# Reactions of Dienes

Conjugated dienes undergo electrophilic addition reactions in which the electrophile reacts with either one double bond (1,2-addition) or both double bonds (1,4-addition).

In addition to being more stable than unconjugated dienes, conjugated dienes react differently with electrophilic reagents. Dienes, like all alkenes, can undergo electrophilic addition. Electrophilic addition is a reaction of a double (or triple) bond with an electrophile to give a carbocation (or another cationic intermediate) that then reacts with a nucleophile. The reaction breaks a $\pi$ bond and a $\sigma$ bond in the nucleophile while simultaneously creating two $\sigma$ bonds. In electrophilic addition reactions, however, conjugated dienes undergo either 1,2 additions or 1,4 additions. The predominant product obtained from these electrophilic addition reactions is determined by the temperature at which the reaction is conducted.

If the reaction is run at very cold temperatures (−80 °C), then mostly the 1,2 addition product will form. At this temperature, the reaction is under kinetic control. Kinetic control is a situation in which the reaction to form products is irreversible and the product ratio is determined by the reaction rate. If the reaction mixture is allowed to warm or if the original reaction is conducted at a warmer temperature (40 °C), the reaction mixture will consist primarily of the 1,4-addition product. At this temperature, the reaction is under thermodynamic control. Thermodynamic control is a situation in which the reaction to form products is reversible and the product ratio is determined by relative thermodynamic stabilities. The 1,2 addition product is the kinetic product and forms at cold temperatures, while the 1,4-addition product is the thermodynamic product and forms at higher temperatures.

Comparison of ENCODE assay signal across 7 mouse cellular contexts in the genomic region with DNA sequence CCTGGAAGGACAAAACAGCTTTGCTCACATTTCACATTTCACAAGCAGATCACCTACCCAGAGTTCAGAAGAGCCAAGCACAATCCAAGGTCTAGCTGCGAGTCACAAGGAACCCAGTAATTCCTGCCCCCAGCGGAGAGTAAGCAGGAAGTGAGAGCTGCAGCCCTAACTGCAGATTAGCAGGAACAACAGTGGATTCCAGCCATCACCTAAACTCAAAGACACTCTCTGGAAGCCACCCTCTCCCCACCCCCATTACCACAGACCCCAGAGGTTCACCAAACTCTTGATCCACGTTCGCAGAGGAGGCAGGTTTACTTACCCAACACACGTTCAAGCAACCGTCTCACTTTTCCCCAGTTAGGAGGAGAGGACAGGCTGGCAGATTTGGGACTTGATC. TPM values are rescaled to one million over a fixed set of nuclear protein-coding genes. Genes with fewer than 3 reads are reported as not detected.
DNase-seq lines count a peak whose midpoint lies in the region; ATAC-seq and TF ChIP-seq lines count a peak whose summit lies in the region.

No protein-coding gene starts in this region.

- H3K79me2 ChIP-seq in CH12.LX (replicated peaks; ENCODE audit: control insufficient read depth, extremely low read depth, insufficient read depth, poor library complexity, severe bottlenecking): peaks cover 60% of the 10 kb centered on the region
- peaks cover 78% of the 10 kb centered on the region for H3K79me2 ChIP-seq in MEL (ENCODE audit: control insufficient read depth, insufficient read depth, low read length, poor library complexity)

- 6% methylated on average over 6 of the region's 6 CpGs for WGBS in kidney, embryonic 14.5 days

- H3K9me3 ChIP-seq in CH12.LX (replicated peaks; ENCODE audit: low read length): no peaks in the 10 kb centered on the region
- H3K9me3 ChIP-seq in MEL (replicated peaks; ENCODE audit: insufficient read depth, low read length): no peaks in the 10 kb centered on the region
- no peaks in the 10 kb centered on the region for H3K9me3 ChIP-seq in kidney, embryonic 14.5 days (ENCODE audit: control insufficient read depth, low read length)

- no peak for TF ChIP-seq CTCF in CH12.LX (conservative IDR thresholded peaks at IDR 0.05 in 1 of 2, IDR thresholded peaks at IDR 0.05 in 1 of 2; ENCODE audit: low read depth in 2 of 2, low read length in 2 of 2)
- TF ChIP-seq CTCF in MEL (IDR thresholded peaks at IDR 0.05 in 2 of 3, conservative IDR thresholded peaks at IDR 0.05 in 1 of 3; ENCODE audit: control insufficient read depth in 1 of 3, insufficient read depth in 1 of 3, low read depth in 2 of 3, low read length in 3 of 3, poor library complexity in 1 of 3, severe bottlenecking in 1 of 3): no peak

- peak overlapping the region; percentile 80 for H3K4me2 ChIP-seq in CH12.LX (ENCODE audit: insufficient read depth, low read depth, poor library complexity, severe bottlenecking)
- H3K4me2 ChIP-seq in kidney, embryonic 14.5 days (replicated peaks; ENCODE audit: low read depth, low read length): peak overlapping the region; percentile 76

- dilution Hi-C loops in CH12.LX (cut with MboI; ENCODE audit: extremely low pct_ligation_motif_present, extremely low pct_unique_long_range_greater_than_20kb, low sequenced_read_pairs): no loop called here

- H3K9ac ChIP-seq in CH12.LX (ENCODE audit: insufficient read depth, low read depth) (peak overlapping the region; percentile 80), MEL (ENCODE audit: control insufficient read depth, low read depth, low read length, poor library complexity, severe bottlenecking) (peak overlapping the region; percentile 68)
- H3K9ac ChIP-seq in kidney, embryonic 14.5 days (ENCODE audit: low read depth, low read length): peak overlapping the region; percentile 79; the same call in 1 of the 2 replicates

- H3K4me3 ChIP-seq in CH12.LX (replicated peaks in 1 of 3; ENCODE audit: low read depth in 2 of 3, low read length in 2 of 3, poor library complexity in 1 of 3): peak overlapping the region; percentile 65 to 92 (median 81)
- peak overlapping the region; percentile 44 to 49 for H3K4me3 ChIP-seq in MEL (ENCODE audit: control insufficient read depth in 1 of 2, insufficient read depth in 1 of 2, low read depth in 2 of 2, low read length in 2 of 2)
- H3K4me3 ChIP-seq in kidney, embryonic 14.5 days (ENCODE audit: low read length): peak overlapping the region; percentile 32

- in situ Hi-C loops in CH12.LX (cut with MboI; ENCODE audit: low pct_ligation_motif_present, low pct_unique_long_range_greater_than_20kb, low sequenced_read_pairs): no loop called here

The formation of both addition products starts with the generation of an allylic carbocation. This carbocation is generated when one of the double bonds donates its electrons to an electrophile. The electrophile will add to one side of the double bond, and the positive charge will either stay on the other side of the double bond (as a 2° carbocation) or move through the $\pi$ system to the far end of the other double bond (as a 1° carbocation) in the diene system. This charge movement will move the two $\pi$ electrons from the double bond to the single bond that had been separating the two original double bonds. If the reaction forms the 1,2-addition product, a nucleophile will add to the 2° carbocation; if the reaction forms the 1,4-addition product, a nucleophile will add to the 1° carbocation.

#### Electrophilic Addition to Conjugated Dienes

The 2° carbocation is the more stable carbocation, which is why the 1,2-addition transition state is lower in activation energy than the 1,4-addition transition state and why the 1,2-addition product forms faster than the 1,4-addition product. However, the 1,4-addition product is the most substituted alkene and thus the more stable product. Therefore, at very low temperatures when there is not enough energy for equilibrium to be established, the product with the lowest activation energy will predominate. At warmer temperatures, the reaction becomes reversible, and any 1,2-addition products formed can revert to the transition state and then to the allylic cation before re-forming the more stable 1,4-addition product.